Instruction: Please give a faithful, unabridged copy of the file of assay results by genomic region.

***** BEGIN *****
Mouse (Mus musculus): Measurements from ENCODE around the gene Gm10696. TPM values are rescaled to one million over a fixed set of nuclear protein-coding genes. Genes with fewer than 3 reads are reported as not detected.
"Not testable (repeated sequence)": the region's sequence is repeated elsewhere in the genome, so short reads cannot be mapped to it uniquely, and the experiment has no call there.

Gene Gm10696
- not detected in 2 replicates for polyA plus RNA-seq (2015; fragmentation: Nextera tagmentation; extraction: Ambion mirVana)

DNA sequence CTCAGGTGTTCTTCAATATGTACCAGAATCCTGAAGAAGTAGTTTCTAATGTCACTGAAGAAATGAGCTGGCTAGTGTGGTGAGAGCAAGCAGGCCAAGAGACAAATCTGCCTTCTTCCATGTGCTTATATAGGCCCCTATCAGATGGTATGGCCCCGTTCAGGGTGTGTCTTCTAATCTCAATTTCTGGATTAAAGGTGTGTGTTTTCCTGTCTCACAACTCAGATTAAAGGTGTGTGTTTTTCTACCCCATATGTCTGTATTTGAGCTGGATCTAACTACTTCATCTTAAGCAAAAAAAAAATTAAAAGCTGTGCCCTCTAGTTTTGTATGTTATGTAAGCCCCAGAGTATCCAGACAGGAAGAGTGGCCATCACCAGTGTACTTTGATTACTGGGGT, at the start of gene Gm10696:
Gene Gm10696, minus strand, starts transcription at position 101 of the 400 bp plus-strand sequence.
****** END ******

Mouse (Mus musculus): Measurements from ENCODE around the gene Gm10696. TPM values are rescaled to one million over a fixed set of nuclear protein-coding genes. Genes with fewer than 3 reads are reported as not detected.
"Not testable (repeated sequence)": the region's sequence is repeated elsewhere in the genome, so short reads cannot be mapped to it uniquely, and the experiment has no call there.

Gene Gm10696
- not detected in 2 replicates for polyA plus RNA-seq (2015; fragmentation: Nextera tagmentation; extraction: Ambion mirVana)

DNA sequence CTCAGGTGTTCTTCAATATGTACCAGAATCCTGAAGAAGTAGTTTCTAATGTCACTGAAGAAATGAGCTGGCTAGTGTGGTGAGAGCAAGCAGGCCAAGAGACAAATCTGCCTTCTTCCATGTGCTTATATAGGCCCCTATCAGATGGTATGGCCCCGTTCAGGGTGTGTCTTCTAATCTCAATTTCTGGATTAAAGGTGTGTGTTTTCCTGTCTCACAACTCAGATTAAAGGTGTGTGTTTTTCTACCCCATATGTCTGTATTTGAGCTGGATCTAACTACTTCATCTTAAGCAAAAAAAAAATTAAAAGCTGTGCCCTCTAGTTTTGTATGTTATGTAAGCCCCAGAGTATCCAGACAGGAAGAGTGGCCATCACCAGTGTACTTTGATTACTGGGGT, at the start of gene Gm10696:
Gene Gm10696, minus strand, starts transcription at position 101 of the 400 bp plus-strand sequence.